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Kenyon’s Bottiger, O’Neill Lead ACM-Newberry Seminar on the History and Culture of Chicago Food

Published: February 18, 2020

Kenyon’s Bottiger, O’Neill Lead ACM-Newberry Seminar on the History and Culture of Chicago Food

"Guarding the corn." Edward E. Ayer Digital Collection (Newberry Library)

Kenyon College’s Patrick Bottiger and Rosemary O’Neill will co-direct the Associated Colleges of the Midwest’s 2020 Newberry Seminar, Food for Thought: A Thousand Years of Cooking and Eating in Illinois and Chicago.

The ACM and Newberry Library have a 55-year history of creative and effective partnership through the ACM-Newberry Seminar: Research in the Humanities. This one-of-a-kind program, launched in 1965, has educated more than 1,300 students, and continues to support up to 20 students per year to spend a term at the Newberry learning how to use original source materials for scholarly research.

“All of my most exciting discoveries as a researcher have been in some way archival discoveries, and I am excited to share that experience with students, as our course seeks to inspire them to make their own discoveries in the Newberry’s collections.” Rosemary O'Neill, Co-Director

This year’s Fall seminar, which is accepting applications until March 15, explores how the production, transportation, and preparation of food transformed urban landscapes in the Midwest since the time of the Indigenous city of Cahokia to contemporary Chicago. Students will make use of the Newberry Library’s original source materials to investigate Indigenous villages, maps of stockyards, new foods introduced during the 1893 World’s Fair, and recipe collections to look at food from the perspectives of economics, migration, immigration, culture, gender, and activism. Applications are open to college students at any four-year institution, including those from ACM campuses and in the Great Lakes Colleges Association.

“The fact that the Newberry Library contains archaeological records about ancient Indigenous Americans domesticating corn as well as vast records about Chicago’s meat-packing industry means that we can literally enter into the corn worlds of thirteenth-century Cahokia and nineteenth-century Chicago on the same day.” Patrick Bottiger, Co-Director

“Food, taste, diet, and cuisine are all born from deeply complex historical processes and relationships,” says Bottiger, associate professor of history. “Chicago’s history as the meat capital and granary of the world wasn’t simply a byproduct of industrious white men, but of much deeper historical developments that allowed such a commercial space to develop. Without Indigenous peoples domesticating corn, Chicago would never have happened.”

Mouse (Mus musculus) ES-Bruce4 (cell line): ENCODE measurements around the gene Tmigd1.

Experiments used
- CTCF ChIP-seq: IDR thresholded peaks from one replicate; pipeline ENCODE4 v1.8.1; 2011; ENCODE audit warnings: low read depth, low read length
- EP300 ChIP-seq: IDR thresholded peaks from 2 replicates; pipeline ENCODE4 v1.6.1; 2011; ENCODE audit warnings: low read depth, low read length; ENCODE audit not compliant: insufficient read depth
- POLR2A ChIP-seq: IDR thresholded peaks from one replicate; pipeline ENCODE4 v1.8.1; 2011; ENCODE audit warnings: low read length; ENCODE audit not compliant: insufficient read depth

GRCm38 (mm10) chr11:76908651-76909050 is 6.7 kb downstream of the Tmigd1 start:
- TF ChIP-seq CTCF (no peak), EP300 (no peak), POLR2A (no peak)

Patrick Bottiger

At Kenyon, Bottiger has taught classes on historical methods and a course that examined the cultural influence of corn for both Native and non-Native peoples. His other teaching interests include the American history survey, American Indian history, colonial and Revolutionary America, and comparative frontiers. His first book, "Borderland of Fear: Prophetstown, Vincennes, and the Invasion of the Miami Frontier," examines how ethnic factionalism and lies precipitated violence in the Ohio River Valley at the turn of the nineteenth century.

Rosemary O'Neill

 An associate professor of English, O’Neill focuses her research and teaching on the literature of later medieval England, with a particular interest in how religious practices shaped the poetry of writers such as Chaucer, Langland and the Pearl-Poet. At Kenyon, she teaches courses on medieval drama, medieval women writers and literature, and religion in medieval England. She is completing a book project which explores the medieval image of the individual conscience as an account book, arguing that discourses of salvation in medieval England were shaped by divergent traditions of financial accounting. 

“More than any other methodology, working with original manuscript and print materials makes you feel like you are touching the past,” says O’Neill. “All of my most exciting discoveries as a researcher have been in some way archival discoveries, and I am excited to share that experience with students, as our course seeks to inspire them to make their own discoveries in the Newberry’s collections.”

“The fact that the Newberry Library contains archaeological records about ancient Indigenous Americans domesticating corn as well as vast records about Chicago’s meat-packing industry means that we can literally enter into the corn worlds of thirteenth-century Cahokia and nineteenth-century Chicago on the same day,” Bottiger adds.

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